Different industry segments are at different points on the adoption curve, but generally it's still very early in adoption process. "To really implement machine learning at the most advanced level is a very expensive proposition at this time, so the need has to be very critical, as well, says Rockwell’s Seger. "However, the technologies and user knowledge in this area are advancing, which will lead to lower costs to implement. This further accelerates the adoption process."
Also, users are realizing they don't have to make huge jumps in technology to see value, notes Seger. "Small steps along the path can pay valuable dividends as the technology and knowledge base grow," he says. "This is a result of IoT. Manufacturers need the data to help to identify meaningful patterns in the process. Much can be done with simply identifying key patterns in the process and knowing what they mean."
Real, machine-learned benefits
Human intuition is limited; machine learning can point out correlations that are subtle and that humans can't see; it makes people smarter when used wisely, explains Auburn’s Skjellum.
Machine learning actually helps to achieve a goal of purer, less biased investigation when used properly. "If you start with a big bunch of data, and machine learning gives you a correlation, the scientist or engineer hypothesizes a causation, does experiments, maybe more machine learning, and concludes whether the hypothesis, concept and relationships are real or coincidental," says Skjellum.
Benefits include more efficiency in the form of reducing downtime and a growing capability to predict failures and avoid unplanned downtime events, says Rockwell’s Seger. "A second benefit is identifying operation speeds that are more cost-effective than simply running at maximum speed," he says. A third is discovering which system designs are less vulnerable to breakdowns or other efficiency losses.
Autodesk’s Haley sees benefits mainly by accelerating the design and development process through learning from everything that has already been done. "In this way designers and engineers can rely on a smart system to guide them through a design, making sure they are incorporating the best approaches, avoiding duplication and tracking most closely to the desired solution," he says. "One simple example here is the amount of duplication of designs or components that can occur over many years in a large firm. This can be almost entirely eliminated through machine learning and real-time guidance provided to a designer."
As the entire lifecycle of products becomes better instrumented, machine learning offers more opportunities. "Well-understood patterns discerned via machine learning from product-usage data can point to design and operational improvements," says Falkonry’s Mehta. "Likewise, machine learning can use data collected from production processes to identify conditions and guide process improvements."
Most manufacturers struggle with creating and maintaining accurate process data, such as production time standards, yields, run times and setup times, says Jim Cerra, cofounder and CEO of PlanetTogether. "This data is instrumental in creating optimized production plans and schedules and driving higher productivity and on-time delivery," he says. "Predicting machine downtime, absenteeism and other probabilistic data is even more difficult, but it would be helpful in assessing the risk of customer-service issues due to delayed delivery and revenue-attainment shortfalls for the company."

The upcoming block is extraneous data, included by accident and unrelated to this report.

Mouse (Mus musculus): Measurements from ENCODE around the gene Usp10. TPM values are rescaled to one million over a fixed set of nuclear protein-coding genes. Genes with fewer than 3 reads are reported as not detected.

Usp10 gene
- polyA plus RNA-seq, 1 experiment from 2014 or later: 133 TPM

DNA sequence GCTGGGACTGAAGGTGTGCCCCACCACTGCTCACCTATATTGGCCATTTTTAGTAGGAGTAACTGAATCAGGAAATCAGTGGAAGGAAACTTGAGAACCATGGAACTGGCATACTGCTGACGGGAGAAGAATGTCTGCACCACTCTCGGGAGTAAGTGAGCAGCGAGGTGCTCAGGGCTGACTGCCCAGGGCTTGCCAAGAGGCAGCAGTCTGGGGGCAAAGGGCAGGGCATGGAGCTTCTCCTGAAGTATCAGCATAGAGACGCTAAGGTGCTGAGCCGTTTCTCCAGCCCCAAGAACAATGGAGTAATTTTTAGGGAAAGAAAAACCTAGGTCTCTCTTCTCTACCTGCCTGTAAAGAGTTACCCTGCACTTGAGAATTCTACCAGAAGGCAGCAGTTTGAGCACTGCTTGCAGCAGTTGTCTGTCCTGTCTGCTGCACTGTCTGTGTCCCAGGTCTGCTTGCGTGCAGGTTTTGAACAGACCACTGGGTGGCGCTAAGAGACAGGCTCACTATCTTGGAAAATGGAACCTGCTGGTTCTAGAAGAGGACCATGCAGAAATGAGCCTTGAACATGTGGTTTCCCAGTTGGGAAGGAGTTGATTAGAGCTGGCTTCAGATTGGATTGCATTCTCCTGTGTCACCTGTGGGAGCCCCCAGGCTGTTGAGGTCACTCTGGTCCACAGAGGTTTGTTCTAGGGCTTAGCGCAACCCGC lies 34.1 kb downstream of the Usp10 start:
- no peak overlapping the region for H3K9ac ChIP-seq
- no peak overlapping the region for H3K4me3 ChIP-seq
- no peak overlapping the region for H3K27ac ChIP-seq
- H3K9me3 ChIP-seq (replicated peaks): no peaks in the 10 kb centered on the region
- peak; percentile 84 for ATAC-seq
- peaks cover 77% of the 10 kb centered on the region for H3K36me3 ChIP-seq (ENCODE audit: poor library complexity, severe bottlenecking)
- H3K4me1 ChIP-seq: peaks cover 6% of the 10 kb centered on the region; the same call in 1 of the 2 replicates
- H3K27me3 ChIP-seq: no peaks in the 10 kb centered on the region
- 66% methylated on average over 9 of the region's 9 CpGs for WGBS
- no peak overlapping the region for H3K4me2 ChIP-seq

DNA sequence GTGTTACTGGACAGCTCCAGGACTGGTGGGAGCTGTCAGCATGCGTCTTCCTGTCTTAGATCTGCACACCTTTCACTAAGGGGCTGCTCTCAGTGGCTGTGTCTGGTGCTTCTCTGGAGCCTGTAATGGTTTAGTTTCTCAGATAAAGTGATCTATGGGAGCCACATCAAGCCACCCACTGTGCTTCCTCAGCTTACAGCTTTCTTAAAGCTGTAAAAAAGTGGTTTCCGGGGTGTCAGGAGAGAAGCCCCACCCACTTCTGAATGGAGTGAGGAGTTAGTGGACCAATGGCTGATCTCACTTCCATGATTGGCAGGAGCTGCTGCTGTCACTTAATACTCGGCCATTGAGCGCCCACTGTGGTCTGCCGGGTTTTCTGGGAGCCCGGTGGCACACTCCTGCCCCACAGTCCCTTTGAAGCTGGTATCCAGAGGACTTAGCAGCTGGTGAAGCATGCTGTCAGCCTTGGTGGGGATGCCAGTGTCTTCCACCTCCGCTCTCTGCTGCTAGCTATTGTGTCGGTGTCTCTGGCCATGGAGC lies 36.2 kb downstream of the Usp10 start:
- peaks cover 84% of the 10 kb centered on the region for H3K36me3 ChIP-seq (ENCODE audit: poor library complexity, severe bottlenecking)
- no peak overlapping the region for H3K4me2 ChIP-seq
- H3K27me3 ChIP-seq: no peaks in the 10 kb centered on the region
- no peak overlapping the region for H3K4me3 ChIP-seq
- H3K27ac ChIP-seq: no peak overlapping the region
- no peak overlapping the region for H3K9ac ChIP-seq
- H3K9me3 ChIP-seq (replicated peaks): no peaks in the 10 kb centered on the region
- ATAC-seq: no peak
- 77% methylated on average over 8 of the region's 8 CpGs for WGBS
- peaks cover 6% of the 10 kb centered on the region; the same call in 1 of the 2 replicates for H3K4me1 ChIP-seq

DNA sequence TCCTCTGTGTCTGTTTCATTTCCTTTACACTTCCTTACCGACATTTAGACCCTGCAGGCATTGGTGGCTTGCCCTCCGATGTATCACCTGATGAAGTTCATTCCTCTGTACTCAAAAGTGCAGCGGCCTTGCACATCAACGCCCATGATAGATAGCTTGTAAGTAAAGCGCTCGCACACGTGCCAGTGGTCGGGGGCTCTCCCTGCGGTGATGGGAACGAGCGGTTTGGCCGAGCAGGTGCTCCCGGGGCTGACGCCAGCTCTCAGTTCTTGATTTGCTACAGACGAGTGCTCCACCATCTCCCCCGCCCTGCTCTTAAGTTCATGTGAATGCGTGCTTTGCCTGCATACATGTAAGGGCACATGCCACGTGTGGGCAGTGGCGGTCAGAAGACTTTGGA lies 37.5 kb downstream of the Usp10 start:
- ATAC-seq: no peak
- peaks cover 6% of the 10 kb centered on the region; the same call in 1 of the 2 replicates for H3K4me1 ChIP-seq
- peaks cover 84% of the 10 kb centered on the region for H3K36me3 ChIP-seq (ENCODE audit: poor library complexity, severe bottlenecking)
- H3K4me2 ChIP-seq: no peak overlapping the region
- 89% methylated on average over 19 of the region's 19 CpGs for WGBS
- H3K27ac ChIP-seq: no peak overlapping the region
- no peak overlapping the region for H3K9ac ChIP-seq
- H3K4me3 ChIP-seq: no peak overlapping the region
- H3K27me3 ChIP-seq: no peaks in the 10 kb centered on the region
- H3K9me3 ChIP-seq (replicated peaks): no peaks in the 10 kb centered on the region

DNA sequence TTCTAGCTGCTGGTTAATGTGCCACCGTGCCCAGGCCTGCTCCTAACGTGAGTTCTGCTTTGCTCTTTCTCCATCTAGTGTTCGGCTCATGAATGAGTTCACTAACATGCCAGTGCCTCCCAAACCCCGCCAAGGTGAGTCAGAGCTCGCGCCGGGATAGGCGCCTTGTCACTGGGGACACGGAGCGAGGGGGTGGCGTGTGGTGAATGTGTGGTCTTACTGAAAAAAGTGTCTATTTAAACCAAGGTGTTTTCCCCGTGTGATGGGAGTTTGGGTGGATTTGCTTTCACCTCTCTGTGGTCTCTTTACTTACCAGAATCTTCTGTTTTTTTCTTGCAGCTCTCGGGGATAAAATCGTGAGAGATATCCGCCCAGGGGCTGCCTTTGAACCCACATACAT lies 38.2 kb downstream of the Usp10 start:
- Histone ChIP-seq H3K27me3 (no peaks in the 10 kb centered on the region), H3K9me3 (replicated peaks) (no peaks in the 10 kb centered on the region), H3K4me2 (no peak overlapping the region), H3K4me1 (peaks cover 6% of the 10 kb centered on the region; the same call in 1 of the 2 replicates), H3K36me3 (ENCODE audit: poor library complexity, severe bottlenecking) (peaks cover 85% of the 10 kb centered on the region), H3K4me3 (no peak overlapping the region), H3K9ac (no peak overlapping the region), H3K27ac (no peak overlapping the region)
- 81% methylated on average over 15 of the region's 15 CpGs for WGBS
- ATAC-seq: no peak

If the computer can learn from watching these manual changes, systems can then begin to suggest or even automate the work, freeing more of the planner’s time to make the tough decisions that only a human can make, says Cerra.
Machine-learned advances and improvements
The biggest advancements related to machine learning will be centered on data collection. "Right now, it's a brute-force approach where lots of disparate data is collected and mined for patterns that have actionable meaning," says Rockwell’s Seger. "In the future, as users identify which data points have the most value, data collection will focus on those specific data sets, and the collection process will become more streamlined."
The biggest gains will come when streamlined data collection and condition monitoring are combined to create ideal operating profiles for processes, explains Seger. This is when real-time control will have a significant impact.
"As computers get faster and algorithms continue to be refined for machine learning, greater inferences become possible in near real time or real time," says Auburn’s Skjellum. "Combining machine learning with predictive simulation and feedforward and feedback control can help to address complex control-system objectives, while also enhancing the potential for detecting cyber threats or other kinds of disturbances."
Lots of system designs done with machine learning produce results that are not intuitive to the best human designers, says Skjellum. "There are many process variables and figuring out the most important ones—a kind of identification problem—is not new; it is an important part of systems and control," he says. However, looking at the vastness of historical data or the vast number of sensors in a plant for correlations and failure prediction is a new and emerging machine learning example.